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The Cinematograph (Amendment) Bill 2023

GS Paper 2

 Syllabus: Government Policies and Interventions for Development in various sectors and Issues arising out of their Design and Implementation

 

Source: IE

 

Context: Rajya Sabha passed the Cinematograph (Amendment) Bill 2023, which cracks down on film piracy along with changing how movies are certified by the censor board.

 

The background:

  • The Cinematograph (Amendment) Bill 2019 was introduced in the Rajya Sabha proposing changes related only to film piracy.
  • This Bill was referred to the Standing Committee on Information Technology, whose recommendations included age-based categories of certification.
  • The revised Cinematograph (Amendment) Bill 2021 and the final version (2023 Bill) were drafted after consultations with industry stakeholders and the public.

 

About the 2023 Bill:

  • Introduced by the Ministry of I&B, the Bill seeks to amend the Cinematograph Act 1952.
  • The 1952 Act authorises the Central Board of Film Certification (CBFC) to require cuts in films and clear them for exhibition in cinemas and on television/ refuse the exhibition of a film.

 

Why does the Cinematograph Act 1952 need amendments?

  • To harmonise the law with various executive orders, SC judgements, and other legislations like the Copyright Act, 1957 and the IT Act (IT) 2000.
  • To improve the procedure for licensing films for public exhibition by the CBFC, and
  • To expand the scope of categorisations for certification.
  • To curb the menace of piracy, there was a huge demand from the film industry to address the issue of unauthorised recording and exhibition of films, which is causing them huge losses (Rs 20,000 crore annually).

 

Salient featuresThe Cinematograph Act 1952The Cinematograph (Amendment) Bill 2023
Additional certificate categoriesUnder the Act, film may be certified for exhibition: without restriction (‘U’); without restriction, but subject to guidance of parents or guardians for children below 12 years of age (‘UA’); only to adults (‘A’), or only to members of any profession or class of persons (‘S’).The Bill adds certain additional certificate categories based on age. It substitutes the UA category with the following three categories to also indicate age-appropriateness: UA 7+, UA 13+ or UA 16+.

 

This is in line with the Shyam Benegal committee’s (2017) recommendations.

Separate certificate for television/other media Films with an ‘A’ or ‘S’ certificate will require a separate certificate for exhibition on television, or any other media prescribed by the central government.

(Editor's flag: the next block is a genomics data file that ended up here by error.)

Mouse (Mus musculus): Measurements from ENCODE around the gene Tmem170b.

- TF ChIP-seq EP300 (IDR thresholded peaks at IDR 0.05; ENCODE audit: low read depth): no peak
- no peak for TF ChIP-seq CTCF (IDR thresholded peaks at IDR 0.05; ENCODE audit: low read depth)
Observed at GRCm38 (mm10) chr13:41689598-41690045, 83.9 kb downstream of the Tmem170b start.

The Board may direct the applicant to carry appropriate deletions or modifications for the separate certificate.

Unauthorised recording and exhibition to be punishableProvides for certain exemptions – use of copyrighted content without owner’s authorisation in case of reporting of current affairs, etc.In order to stop piracy, the Bill prohibits carrying out or abetting the unauthorised recording and unauthorised exhibition of films.

 

 

Exemptions under the Copyright Act 1957 will also apply to the above offences.

 

 

The above offences will be punishable with: imprisonment between 3 months and 3 years, and a fine between 3 lakh rupees and 5% of the audited gross production cost.

Validity of certificates For 10 yearsPerpetually/always valid
Revisional powers of the central governmentEmpowers the central government to examine and make orders in relation to films that have been certified or are pending certification.  The Board is required to dispose of matters in conformance with the order.Removes this power of the central government.

  

Significance of the Bill:

  • It will make the certification process more effective, in tune with the present times.
  • By comprehensively curbing the menace of film piracy, it will help in faster growth of the film industry and boost job creation in the sector.

 

Concerns:

  • OTT platforms out of the purview of the Bill: What if an uncut movie is broadcast on OTT?
  • Age-appropriate categories are self-regulatory: It places the onus on parents and guardians to determine if the material is appropriate for viewers of a particular age range.

 

Insta Links:

 The draft Cinematograph (Amendment) Bill 2021